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Syracuse takes another step to create more affordable housing in 2023

A large brick building sits on a street.
Max Mimaroglu
Clouds fill the sky above the Syracuse City Hall.

The city of Syracuse is hoping to make significant progress this spring on its goal of filling vacant lots with new, affordable housing. Syracuse Common Councilors recently approved 11 developers to receive a piece of pandemic relief funding set aside for infill housing development projects.

Deputy Mayor Sharon Owens said this approach is different than the usual routine with federal Department of Housing and Urban Development.

"We've always felt like the cart has been before the horse," Owens said. "With the flexibility of the funds, we get to determine where our priority areas are in the city and working with the council and working with all the neighborhood stakeholders, identify where we want to create neighborhoods."

Owens said the city wanted to vet developers ahead of time to get an idea of what they might propose in time for the next construction season. In all, $11 million will fund projects, that could include single-family homes, tiny homes, and multi-family rentals.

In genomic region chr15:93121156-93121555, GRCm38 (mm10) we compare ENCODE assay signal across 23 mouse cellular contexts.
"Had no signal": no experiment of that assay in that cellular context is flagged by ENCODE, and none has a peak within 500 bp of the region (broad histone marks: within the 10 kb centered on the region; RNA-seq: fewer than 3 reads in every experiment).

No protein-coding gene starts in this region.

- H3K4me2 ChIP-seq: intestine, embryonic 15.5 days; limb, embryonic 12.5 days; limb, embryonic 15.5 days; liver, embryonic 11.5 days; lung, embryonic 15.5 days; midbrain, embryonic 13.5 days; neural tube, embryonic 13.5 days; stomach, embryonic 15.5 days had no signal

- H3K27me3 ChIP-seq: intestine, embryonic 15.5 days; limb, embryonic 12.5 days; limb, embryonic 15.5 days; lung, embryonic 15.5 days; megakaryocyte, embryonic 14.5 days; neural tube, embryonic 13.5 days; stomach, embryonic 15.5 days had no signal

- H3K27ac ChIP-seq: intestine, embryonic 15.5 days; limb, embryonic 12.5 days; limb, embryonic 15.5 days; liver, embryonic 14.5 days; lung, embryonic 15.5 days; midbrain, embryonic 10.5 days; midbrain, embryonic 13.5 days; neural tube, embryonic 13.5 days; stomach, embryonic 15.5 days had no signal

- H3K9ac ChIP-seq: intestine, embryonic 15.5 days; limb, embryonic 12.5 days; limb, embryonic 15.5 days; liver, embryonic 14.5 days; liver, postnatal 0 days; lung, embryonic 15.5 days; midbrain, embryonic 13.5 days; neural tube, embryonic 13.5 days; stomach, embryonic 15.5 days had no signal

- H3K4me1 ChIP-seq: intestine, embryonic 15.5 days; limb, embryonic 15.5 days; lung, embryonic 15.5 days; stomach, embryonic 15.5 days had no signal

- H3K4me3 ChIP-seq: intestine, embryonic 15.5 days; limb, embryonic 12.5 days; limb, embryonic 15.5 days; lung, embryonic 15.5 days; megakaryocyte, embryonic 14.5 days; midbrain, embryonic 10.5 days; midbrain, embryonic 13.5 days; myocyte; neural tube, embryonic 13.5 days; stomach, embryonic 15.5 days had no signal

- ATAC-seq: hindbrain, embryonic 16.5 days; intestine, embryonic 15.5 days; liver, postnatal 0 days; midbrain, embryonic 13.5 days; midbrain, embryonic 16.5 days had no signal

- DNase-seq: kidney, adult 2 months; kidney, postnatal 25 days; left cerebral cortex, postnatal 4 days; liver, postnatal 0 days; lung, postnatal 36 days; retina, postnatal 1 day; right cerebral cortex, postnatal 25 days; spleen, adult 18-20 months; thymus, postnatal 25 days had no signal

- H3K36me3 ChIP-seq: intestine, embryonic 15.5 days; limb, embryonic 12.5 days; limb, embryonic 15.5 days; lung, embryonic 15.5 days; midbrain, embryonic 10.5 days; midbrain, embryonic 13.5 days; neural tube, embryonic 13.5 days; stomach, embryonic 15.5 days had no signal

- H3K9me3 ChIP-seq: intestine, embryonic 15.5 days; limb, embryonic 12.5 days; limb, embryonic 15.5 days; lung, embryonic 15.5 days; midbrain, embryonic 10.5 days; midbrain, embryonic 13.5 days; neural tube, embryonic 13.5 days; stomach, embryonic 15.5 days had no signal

Owens said the preferred developers range from tried-and-true partners to newer firms located outside the city.

"Even for single-family houses, if we have a developer that says 'I can do five lots at one time', as opposed to many of our affordable housing agencies that maybe could do one or two houses," Owens said. "We were just at Jubilee Homes. They're a preferred developer. They'll do another set of houses. Home Headquarters. They've always been our affordable stakeholder, but we wanted to bring in some more folks who would be willing to do affordable housing."

Projects will need council approval before developers receive funding.

All of the projects involve minority and women-owned business compliance, monitoring, and reporting. Plus, developers will have to meet local hiring requirements.

Separately, councilors accepted $1 million in federal HUD funding which will also be put toward infill housing and the city’s Resurgent Neighborhood Initiative for new home construction.

Scott Willis covers politics, local government, transportation, and arts and culture for WAER. He came to Syracuse from Detroit in 2001, where he began his career in radio as an intern and freelance reporter. Scott is honored and privileged to bring the day’s news and in-depth feature reporting to WAER’s dedicated and generous listeners. You can find him on twitter @swillisWAER and email him at